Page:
On September 8, 2004, nearly a year after filing his answer, Patel responded to form medical malpractice interrogatories. In answering a question seeking information concerning insurance coverage, Patel responded as follows:
Dr. Patel is an employee/consultant of the University of Medicine and Dentistry of New Jersey, and as such is provided professional liability coverage via a self-insurance program governed by the terms and provisions of the State of New Jersey Tort Claims Act.
In addition, Patel's resume, attached to his answers, stated that he had been employed at UMDNJ from "June 1, 2000 -Present." Plaintiff took no action at that time.
Nevertheless, plaintiff claimed, in response to defendant's motion to dismiss, that the ninety-day period for filing a Notice of Claim did not begin until she discovered that Patel was employed by the UMDNJ, and that she did not learn that fact until Patel's deposition on March 30, 2005. Plaintiff filed a Notice of Claim on June 13, 2005, approximately seventy four days after the Patel deposition. Plaintiff did not file a motion to file a late Notice of Claim until defendant moved to dismiss, over two months later.
There is no doubt that the harsh consequences following a failure to timely file a Notice of Claim are ameliorated by the discovery rule, which tolls the date from which to measure the statutory ninety-day period until the necessary information as to state involvement is known or reasonably should be known. Beauchamp v. Amedio, 164 N.J. 111, 117 (2000). Here, plaintiff claims that the triggering date for purposes of the ninety-day notice period is the date of Patel's deposition. Plaintiff contends that Patel's answers to interrogatories provided only "a vague reference" to his employment by UMDNJ because his responses only related to the date on which the answers were provided, not the date or dates on which he treated plaintiff. We disagree.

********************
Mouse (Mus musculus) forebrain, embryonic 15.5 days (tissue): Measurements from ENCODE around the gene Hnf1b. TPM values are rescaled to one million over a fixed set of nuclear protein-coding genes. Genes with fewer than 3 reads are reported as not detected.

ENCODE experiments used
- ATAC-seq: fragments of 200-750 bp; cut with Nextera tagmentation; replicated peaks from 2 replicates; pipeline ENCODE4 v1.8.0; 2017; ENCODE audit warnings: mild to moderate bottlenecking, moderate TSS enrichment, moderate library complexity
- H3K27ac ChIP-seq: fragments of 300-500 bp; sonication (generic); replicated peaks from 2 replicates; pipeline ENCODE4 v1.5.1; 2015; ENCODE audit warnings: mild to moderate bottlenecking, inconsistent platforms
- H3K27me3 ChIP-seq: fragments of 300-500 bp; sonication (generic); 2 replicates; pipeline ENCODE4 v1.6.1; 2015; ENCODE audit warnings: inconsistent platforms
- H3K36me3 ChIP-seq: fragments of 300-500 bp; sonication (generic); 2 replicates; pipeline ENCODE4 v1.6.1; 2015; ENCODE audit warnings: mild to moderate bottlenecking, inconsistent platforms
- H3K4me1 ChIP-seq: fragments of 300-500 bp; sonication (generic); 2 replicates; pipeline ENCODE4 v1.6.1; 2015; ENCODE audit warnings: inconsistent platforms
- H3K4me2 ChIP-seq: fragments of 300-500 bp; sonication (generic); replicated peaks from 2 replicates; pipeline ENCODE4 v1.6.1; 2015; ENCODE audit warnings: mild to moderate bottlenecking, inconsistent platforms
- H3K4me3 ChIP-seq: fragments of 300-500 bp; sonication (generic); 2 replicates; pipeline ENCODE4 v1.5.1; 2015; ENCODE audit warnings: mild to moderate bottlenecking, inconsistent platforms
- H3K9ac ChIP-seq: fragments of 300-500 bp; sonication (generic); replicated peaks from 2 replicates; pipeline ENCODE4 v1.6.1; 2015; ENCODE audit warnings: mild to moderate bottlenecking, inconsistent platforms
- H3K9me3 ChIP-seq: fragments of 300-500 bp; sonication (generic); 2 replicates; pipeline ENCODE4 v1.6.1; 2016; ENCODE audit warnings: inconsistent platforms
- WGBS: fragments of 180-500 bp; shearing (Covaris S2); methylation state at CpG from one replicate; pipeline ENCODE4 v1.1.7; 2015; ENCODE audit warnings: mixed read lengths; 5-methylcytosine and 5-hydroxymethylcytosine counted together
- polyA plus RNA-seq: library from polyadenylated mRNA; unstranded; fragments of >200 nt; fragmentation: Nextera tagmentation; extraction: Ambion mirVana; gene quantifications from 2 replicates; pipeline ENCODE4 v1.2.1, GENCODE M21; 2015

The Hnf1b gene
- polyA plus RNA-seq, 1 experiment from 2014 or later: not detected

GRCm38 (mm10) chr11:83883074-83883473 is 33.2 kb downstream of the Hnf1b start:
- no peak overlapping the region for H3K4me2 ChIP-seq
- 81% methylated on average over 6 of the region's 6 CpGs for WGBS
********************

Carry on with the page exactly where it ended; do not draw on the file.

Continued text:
Patel's answer, in which he clearly asserted his employment, invoked the TCA as a defense, and demanded a copy of the Notice of Claim, should have alerted plaintiff to defendant's status as a State employee. Even if there is a doubt as to this conclusion, defendant's answers to interrogatories, when taken in conjunction with the Answer, surely confirmed his status. We find plaintiff's reading of the interrogatory answers to be strained and unpersuasive. As we see it, the date from which to calculate the ninety-day notice period was, at the very latest, when the interrogatory answers were received. By that yardstick, plaintiff's filing was far out of time.
Nevertheless, plaintiff argues that extraordinary circumstances existed to justify her late filing. Specifically, she relies on Lowe v. Zarghami, 158 N.J. 606 (1999). Lowe also involved the applicability of the TCA and its notice requirement to a doctor employed by UMDNJ who treated the plaintiff at a UMDNJ affiliated private hospital. Id. at 610-13. There, as here, plaintiff failed to file a notice within ninety days from the accrual of her cause of action. Plaintiff moved to file a late Notice of Claim, asserting extraordinary circumstances, which was denied. Id. at 613-14. Thereafter, the defendant's motion for summary judgment was granted. In reversing the dismissal, we concluded that Zarghami was not, under the circumstances, a State employee subject to the TCA, but rather an independent contractor. Id. at 614.
The Supreme Court, however, concluded that Zarghami was an employee of UMDNJ. Id. at 616-24. As a result, the Court went on to consider whether plaintiff had demonstrated extraordinary circumstances justifying late notice. The Court noted that Lowe's complaint had been filed on February 8, 1996, and served on March 4, 1996. Zarghami moved to dismiss on April 19, 1996, and Lowe moved to file her late notice on July 19, 1996. Reviewing the record in light of this chronology, the Court found "no evidence supporting the conclusion that Lowe knew Dr. Zarghami was a UMDNJ employee," id. at 629-30, and "[e]ven assuming that Lowe knew Dr. Zarghami was a UMDNJ professor, she easily could have believed he was not acting as a public employee when practicing at [the private hospital]." Id. at 630. The "unanticipated revelation," ibid., that Zarghami was a public employee qualified as an extraordinary circumstance. The Court also noted that a late notice would not prejudice Zarghami or UMDNJ. Id. at 631.